OP-ED: J Street and the Problem of Palestinian Anti-Semitism
By MOSHE PHILLIPS
Dylan Williams of J Street, in a recent op-ed, called on the Biden administration to “rebuild the U.S. relationship with moderate Palestinian leaders.”
Since presumably J Street would not claim that the leaders of the genocidal Hamas gang are “moderate,” then the “moderate Palestinian leaders” Williams and J Street have in mind must be Palestinian Authority chairman Mahmoud Abbas and those around him.
Less than three years ago—on April 30, 2018—Abbas stood before the opening session of the Palestine National Council (PNC) and delivered a blatantly anti-Semitic speech.
Abbas stated that Jews have “no historical ties” to the Land of Israel because they are actually descendants of the Turkish Khazar tribe (a bizarre and long-discredited conspiracy theory).
Also, Abbas said that there has never been an anti-Semitic incident against Jews in Arab countries—“Not even once,” he declared. “Do you think I’m exaggerating? I challenge you [to find] even one indecent against Jews in over 1,400 years.”
Then Abbas asserted that the Holocaust was not the result of anti-Semitism, but rather was caused by the Jews’ own “social behavior, [charging] interest, and financial matters.”
Abbas’s previous claims about the Holocaust—described in detail in his 1982 doctoral dissertation and subsequent book—include that only a few hundred thousand, not six million, Jews were killed by the Nazis; and that David Ben-Gurion collaborated with the Nazis to kill Jews, in order to garner world sympathy for creating a Jewish state.
What did J Street—which now speaks of “moderate Palestinian leaders”— say about Abbas’s speech? In a May 1, 2018 press release, J Street said that it “strongly condemns remarks made by President Mahmoud Abbas on Monday that featured absurd anti-Semitic tropes and deeply offensive comments on the history of the Jewish people and Israel.” J Street called Abbas’s speech “incendiary” and said “there is absolutely no excuse” for what he said.
If, less than three years ago, Abbas was—according to J Street—an anti-Semite, how is it that he is now “moderate”? Does anti-Semitism have a shelf life and an expiration date?
Or does J Street simply wait until everybody has forgotten about Abbas’s speech, so that it can resume calling him “moderate” in order to advance the Palestinian cause?
And is J Street simply hoping that the rest of us will not notice that under Abbas, anti-Semitism still fills the PA-controlled media and school textbooks?
Or does J Street acknowledge that Abbas is still an anti-Semite? And if so, where are those mysterious, unnamed “moderate Palestinian leaders” to whom Dylan Williams referred and whom J Street wants the U.S. to shower with financial aid and political support?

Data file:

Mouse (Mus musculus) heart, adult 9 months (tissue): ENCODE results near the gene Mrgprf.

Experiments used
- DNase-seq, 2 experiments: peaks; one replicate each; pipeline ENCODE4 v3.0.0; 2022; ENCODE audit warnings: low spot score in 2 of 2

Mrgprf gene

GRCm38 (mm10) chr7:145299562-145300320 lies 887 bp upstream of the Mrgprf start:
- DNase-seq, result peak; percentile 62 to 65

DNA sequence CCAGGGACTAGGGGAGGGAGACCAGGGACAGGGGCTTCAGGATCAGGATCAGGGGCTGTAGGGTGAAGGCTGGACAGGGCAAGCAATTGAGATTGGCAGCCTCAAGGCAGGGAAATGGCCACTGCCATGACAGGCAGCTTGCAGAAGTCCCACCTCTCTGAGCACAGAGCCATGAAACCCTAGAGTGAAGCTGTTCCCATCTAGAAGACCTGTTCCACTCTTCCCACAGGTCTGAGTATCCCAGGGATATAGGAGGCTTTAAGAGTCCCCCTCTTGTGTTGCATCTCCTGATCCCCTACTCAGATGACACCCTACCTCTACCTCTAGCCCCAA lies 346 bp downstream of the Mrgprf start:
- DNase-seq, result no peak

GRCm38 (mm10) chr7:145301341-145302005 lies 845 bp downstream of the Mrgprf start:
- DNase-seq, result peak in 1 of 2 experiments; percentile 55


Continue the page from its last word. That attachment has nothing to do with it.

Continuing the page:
J Street’s May 2018 condemnation of Abbas was a rare and impressive criticism of a figure whom J Street had almost never previously criticized. Publicly challenging a leader whose policies you generally support is never easy. At the time, some skeptics, myself included, wondered if the condemnation was sincere, or was just a quick gesture intended to make J Street look reasonable but with no intention of actually confronting Palestinian anti-Semitism.
If J Street wants the Jewish community to believe that its opposition to Palestinian anti-Semitism is sincere, it must insist that Abbas officially recant his speech, withdraw his anti-Semitic book from circulation, and eliminate anti-Semitic statements from the PA-controlled media and schools.
When I say “recant,” I don’t mean a mealy-mouthed statement like the one Abbas issued in 2018, following the international uproar over his anti-Semitic remarks. “If people were offended by my statement in front of the PNC, especially people of the Jewish faith, I apologize to them,” Abbas said. That wasn’t a genuine apology. Not even close. The problem with Abbas’s speech was not that some people took offense (as if they were being thin-skinned and overreacting); the problem was that what Abbas said about Jews was wrong, vile, and bigoted. That’s what Abbas has to admit, and recant.
Admitting he was wrong is vitally important, in order to send a message to the Palestinian public that the anti-Semitic lies they have been hearing all these years—in their leader’s speeches and books, and in their media and schools—were wrong.
Only when the Palestinians, starting with their leaders, genuinely give up their anti-Semitism, can we take seriously claims by Dylan Williams and J Street that “moderate Palestinian leaders” exist with whom the United States should interact.
(Moshe Phillips is national director of Herut North America’s U.S. division; Herut is an international movement for Zionist pride and education.)